Defining Television Studies
We’re in the final stages of drafting a volume on Television Studies for Polity’s Short Introductions series. While we’ve negotiated a fair bit of ambivalence in this task, we ultimately decided it would be valuable to offer something more than an “I know it when I see it” definition of television studies. The book is mostly a stab at an intellectual history/ lit review of the field, but to do so required calling a field into existence. We’ve tried to anticipate a wide array of criticisms about the contours that we suggest and have come to the following conclusions that we’d like to throw open to others’ consideration. We’re more or less agreed on the substance of the distinction, but continue to find it inelegant and wonder if a conversation among more minds might help with greater finesse. Here are some passages:
~ We regard television studies not foremost as a field for the study of a singular medium; rather, we see television studies as an approach to studying media. ~
~ Television is a ubiquitous enough entity that other disciplines would be remiss in their duties if they did not study television at times, and thus other disciplines and approaches frequently inform television studies. Whereas other disciplines may study television with a solitary interest in its texts, its audiences, its producers, or its history and context, television studies sees each of these as integral aspects. As an approach, it is not solipsistic; it is and must be disciplinarily ambidextrous. Granted, individual studies within television studies may analyze only one or two of program, audience, industry, and context out of necessity, but a television studies approach should at the least be mindful of all aspects, and see each intricately interwoven with the others. ~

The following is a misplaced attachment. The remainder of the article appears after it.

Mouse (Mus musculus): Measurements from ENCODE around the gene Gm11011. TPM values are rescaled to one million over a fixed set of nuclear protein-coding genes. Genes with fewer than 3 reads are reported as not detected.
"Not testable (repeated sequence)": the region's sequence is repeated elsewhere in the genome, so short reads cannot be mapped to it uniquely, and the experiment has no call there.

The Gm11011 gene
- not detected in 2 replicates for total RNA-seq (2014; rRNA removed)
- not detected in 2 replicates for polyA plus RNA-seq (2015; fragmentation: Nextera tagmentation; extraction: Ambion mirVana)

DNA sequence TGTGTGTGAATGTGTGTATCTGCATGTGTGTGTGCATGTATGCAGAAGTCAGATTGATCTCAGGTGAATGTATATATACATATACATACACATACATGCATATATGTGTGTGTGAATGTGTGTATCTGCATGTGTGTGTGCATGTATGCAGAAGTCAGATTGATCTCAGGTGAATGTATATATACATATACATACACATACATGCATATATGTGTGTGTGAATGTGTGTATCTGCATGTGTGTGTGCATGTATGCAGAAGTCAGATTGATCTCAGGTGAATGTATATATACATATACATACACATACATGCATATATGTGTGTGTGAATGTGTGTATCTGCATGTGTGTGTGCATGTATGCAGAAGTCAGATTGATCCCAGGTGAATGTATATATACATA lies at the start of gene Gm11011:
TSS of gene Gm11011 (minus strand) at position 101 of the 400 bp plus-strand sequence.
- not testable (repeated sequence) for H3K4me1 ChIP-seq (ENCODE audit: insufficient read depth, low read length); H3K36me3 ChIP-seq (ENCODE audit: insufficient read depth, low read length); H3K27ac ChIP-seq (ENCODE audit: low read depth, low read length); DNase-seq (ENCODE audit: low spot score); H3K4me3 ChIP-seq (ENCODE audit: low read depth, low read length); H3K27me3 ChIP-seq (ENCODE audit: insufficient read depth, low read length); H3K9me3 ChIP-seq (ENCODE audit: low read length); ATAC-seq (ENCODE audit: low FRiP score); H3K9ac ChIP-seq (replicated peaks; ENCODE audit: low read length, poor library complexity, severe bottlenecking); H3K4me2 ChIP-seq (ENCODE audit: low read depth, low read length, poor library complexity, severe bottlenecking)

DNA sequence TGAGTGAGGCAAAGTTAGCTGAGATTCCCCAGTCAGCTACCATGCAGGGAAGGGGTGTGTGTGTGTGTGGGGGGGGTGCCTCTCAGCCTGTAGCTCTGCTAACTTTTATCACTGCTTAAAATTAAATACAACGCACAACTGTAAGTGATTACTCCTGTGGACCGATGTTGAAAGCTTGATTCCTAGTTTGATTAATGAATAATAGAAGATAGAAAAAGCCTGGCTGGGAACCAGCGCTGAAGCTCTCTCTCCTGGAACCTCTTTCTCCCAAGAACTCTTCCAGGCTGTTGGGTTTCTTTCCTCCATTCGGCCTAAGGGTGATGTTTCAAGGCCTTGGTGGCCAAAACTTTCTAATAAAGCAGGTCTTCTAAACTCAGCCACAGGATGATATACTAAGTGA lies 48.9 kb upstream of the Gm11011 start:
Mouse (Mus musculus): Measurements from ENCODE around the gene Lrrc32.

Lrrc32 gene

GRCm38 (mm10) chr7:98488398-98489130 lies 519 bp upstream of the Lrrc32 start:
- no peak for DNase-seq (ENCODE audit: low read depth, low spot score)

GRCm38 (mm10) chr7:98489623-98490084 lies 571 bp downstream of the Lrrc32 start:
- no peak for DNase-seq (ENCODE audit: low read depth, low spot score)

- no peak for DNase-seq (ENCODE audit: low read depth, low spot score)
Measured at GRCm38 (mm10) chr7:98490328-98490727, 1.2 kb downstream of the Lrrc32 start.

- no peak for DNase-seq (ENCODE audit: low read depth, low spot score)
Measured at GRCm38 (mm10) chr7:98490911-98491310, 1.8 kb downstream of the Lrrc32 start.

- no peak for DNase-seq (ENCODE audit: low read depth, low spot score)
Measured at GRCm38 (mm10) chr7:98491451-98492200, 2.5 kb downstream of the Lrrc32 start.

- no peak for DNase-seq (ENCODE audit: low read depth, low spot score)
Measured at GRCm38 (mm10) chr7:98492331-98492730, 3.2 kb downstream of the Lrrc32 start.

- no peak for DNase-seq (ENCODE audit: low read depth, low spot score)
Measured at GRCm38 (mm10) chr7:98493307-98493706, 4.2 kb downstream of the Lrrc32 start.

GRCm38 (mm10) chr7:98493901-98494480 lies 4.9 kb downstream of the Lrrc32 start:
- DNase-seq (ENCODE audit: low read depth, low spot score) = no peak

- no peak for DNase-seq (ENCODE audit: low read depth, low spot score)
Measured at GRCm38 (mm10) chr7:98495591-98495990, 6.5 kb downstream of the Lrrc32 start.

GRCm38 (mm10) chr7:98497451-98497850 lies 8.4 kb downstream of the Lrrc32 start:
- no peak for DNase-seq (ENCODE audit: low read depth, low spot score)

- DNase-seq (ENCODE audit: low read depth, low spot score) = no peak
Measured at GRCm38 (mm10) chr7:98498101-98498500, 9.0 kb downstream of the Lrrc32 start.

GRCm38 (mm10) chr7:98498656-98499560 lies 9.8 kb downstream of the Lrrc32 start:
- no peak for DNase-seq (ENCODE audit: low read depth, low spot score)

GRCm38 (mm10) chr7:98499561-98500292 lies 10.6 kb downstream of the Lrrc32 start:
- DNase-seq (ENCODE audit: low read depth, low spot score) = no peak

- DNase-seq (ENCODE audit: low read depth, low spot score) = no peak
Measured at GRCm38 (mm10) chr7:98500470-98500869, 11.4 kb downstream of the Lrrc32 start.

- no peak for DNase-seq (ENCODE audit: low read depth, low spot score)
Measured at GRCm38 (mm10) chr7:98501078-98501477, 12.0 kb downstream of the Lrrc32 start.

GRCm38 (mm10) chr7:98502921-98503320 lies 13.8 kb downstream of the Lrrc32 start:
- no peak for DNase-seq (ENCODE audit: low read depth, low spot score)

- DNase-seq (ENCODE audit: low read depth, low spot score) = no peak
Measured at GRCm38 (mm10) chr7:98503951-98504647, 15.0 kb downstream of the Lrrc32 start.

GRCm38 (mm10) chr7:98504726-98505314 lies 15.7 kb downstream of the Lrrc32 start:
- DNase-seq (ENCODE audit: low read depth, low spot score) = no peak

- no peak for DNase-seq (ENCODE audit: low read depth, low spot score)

~ Television studies will not always seek to understand television for the sake of understanding television alone; on the contrary, works of television studies examine the operation of identity, power, authority, meaning, community, politics, education, play, and countless other issues. Television studies, though, starts with the presumption that television is an important prism through which these issues are shared, and hence that a multi-faceted and deliberately contextualized approach to the medium and its programs, audiences, and institutions will always help one understand those issues better. ~
~ As we’ve drafted the book, we’ve loosely referred to the distinction of television studies in our conversations as the “at least two of these” rule, hoping a more refined way to express this classification would emerge. Yet it has not, so we distinguish television studies as an approach to studying television or other media that typically references at least two of these—program, audience, industrial—analyses. Regardless of focus, television studies takes great effort to specify the context of the phenomenon of study in terms of socio-cultural, techno-industrial, and historical conditions. ~
~ We don’t believe that we are path breaking in marking off this distinction for television studies. Indeed, what we describe here is fully consistent with the “circuit of media study” offered by Julie D’Acci in her chapter “Cultural Studies, Television Studies, and the Crisis in the Humanities,” as well as the approach taught to generations of students, several of whom have been central in defining television studies in the last decade. ~
For better or worse, the book will be out this September.